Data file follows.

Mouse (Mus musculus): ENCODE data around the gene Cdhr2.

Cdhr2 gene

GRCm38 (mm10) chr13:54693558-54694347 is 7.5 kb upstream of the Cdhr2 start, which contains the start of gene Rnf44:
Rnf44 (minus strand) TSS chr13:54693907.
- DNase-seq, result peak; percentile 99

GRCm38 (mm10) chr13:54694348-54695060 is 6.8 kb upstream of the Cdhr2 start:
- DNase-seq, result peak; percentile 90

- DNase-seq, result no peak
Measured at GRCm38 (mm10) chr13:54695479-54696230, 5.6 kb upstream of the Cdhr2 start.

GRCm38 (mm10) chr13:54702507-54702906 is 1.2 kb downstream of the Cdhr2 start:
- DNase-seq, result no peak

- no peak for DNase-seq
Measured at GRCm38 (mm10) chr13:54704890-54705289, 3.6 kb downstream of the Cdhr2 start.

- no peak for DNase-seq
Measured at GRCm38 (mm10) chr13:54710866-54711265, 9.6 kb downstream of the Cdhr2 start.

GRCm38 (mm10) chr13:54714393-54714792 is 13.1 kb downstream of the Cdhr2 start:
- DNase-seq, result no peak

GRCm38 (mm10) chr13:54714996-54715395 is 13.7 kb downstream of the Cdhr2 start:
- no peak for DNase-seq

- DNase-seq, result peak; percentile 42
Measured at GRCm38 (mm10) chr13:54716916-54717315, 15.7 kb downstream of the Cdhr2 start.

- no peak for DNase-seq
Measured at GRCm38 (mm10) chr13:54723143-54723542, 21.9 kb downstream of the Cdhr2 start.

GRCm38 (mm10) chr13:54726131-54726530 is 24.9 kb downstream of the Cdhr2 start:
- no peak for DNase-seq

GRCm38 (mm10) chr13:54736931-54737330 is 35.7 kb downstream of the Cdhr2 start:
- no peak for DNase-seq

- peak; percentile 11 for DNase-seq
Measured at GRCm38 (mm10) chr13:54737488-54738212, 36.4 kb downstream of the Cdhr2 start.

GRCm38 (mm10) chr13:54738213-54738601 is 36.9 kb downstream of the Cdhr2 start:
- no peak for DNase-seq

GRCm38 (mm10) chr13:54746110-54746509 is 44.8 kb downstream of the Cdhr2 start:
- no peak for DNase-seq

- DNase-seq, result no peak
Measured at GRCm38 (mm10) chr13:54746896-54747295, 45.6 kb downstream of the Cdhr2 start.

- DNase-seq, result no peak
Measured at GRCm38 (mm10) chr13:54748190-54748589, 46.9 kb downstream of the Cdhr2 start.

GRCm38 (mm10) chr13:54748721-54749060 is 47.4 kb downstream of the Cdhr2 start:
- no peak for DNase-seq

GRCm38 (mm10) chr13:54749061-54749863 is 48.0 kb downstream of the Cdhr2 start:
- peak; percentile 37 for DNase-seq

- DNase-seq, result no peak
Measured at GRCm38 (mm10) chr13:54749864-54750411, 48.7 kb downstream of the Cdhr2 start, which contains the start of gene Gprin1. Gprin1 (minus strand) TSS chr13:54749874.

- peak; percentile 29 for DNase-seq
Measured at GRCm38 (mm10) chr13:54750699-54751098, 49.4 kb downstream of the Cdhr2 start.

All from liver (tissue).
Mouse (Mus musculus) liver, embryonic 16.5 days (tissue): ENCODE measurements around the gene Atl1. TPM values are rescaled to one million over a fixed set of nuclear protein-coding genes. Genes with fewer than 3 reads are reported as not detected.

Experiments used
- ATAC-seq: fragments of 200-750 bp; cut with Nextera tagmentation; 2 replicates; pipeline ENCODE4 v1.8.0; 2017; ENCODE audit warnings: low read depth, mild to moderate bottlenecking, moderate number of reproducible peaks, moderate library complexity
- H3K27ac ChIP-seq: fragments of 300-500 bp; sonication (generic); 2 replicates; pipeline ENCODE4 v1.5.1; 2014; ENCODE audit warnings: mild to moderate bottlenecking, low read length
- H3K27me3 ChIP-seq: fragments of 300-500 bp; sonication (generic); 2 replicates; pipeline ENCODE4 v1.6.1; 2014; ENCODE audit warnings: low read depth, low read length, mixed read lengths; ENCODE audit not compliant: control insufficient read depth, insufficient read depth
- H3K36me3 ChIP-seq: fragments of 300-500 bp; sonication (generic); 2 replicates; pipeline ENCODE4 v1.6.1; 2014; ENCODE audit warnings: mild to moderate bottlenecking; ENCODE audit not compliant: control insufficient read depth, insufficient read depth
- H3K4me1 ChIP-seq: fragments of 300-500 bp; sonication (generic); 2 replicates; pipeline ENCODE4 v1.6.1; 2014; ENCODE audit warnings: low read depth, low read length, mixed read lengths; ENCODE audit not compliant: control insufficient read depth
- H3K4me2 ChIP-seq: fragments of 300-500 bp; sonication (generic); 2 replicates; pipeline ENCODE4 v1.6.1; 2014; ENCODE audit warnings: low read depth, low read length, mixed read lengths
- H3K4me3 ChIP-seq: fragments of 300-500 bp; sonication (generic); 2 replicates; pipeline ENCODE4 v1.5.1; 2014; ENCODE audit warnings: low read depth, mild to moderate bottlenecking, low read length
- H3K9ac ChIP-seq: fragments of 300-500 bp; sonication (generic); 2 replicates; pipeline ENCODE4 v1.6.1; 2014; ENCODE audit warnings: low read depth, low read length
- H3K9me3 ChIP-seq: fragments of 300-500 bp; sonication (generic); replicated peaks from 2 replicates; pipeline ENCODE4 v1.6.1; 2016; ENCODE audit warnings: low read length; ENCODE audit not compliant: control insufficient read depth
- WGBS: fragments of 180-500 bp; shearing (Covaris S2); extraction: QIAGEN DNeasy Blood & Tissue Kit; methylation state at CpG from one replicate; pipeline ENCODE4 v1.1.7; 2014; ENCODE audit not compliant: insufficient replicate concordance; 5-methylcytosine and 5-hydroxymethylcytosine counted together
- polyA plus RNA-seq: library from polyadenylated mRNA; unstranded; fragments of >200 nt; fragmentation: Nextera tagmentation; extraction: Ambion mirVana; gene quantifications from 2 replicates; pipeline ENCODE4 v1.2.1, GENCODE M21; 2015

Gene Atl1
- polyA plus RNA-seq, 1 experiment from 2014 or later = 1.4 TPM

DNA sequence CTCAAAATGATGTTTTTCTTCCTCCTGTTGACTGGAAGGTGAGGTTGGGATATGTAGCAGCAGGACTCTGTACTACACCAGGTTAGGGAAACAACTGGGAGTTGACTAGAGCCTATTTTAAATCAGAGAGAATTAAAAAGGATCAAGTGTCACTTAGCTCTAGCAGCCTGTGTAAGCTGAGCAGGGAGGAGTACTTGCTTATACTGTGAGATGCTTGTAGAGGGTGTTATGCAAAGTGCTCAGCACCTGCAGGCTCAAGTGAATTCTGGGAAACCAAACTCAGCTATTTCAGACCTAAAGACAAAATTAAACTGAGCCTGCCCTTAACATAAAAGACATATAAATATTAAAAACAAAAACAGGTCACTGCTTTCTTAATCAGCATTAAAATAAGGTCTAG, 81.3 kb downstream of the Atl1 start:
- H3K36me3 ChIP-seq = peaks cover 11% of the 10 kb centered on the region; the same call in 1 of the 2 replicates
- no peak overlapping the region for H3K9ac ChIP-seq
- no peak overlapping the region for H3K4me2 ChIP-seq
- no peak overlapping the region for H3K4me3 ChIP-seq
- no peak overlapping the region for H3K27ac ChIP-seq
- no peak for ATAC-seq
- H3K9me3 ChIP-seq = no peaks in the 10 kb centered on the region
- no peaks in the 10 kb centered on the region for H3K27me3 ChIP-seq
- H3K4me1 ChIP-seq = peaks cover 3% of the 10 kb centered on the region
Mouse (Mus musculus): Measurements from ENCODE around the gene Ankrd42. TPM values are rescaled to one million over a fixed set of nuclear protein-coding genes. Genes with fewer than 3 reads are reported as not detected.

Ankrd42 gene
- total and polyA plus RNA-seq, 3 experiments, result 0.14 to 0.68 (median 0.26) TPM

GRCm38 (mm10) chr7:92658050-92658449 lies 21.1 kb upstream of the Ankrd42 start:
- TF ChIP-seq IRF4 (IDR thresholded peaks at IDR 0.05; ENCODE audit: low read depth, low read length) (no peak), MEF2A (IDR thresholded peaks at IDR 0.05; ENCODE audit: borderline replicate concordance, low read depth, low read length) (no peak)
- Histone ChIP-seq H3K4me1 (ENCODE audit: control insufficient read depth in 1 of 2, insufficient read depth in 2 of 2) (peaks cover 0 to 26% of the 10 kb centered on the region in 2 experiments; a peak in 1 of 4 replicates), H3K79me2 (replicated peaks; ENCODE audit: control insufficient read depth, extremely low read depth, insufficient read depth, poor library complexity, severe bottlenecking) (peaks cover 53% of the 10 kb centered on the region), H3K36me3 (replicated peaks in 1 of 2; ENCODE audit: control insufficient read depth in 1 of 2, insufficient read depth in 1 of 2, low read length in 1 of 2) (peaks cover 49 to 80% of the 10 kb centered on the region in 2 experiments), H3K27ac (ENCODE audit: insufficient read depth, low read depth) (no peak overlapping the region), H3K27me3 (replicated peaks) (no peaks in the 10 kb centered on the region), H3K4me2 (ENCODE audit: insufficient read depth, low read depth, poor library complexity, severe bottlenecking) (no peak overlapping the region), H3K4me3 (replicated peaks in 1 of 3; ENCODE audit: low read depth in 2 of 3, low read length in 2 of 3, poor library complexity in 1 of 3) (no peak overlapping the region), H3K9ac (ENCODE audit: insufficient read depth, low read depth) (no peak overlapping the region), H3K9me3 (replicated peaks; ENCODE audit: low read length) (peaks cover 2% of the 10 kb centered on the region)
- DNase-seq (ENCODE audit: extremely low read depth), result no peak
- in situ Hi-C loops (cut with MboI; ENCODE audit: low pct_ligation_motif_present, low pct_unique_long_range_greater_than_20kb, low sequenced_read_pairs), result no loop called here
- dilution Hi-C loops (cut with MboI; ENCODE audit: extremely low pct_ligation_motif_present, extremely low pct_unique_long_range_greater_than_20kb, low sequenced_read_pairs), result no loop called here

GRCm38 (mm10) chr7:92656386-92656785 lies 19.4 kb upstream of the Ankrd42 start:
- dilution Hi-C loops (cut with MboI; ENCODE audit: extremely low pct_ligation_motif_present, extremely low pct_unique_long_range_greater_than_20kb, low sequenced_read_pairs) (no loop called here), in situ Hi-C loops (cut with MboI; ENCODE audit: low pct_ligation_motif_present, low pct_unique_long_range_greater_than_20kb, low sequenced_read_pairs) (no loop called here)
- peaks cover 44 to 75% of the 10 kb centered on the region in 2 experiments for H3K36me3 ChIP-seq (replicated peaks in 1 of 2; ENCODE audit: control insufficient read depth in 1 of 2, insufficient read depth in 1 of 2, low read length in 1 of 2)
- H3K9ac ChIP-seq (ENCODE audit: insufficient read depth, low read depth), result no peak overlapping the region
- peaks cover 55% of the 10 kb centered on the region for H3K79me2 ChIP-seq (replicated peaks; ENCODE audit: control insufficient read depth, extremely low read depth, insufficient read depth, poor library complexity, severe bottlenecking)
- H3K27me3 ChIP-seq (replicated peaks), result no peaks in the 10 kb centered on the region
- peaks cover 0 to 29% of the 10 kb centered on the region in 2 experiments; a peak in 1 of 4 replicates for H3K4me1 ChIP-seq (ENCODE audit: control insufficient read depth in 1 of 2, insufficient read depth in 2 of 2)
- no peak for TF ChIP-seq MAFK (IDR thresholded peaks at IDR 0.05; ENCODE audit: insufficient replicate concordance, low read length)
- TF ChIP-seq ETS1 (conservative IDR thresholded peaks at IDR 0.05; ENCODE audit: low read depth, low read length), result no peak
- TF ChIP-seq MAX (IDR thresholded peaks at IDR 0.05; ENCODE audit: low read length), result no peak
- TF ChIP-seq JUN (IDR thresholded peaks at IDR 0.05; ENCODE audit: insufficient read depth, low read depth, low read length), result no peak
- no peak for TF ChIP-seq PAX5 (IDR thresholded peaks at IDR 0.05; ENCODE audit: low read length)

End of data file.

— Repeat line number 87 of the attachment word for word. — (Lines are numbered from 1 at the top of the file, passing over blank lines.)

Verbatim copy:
- peaks cover 0 to 29% of the 10 kb centered on the region in 2 experiments; a peak in 1 of 4 replicates for H3K4me1 ChIP-seq (ENCODE audit: control insufficient read depth in 1 of 2, insufficient read depth in 2 of 2)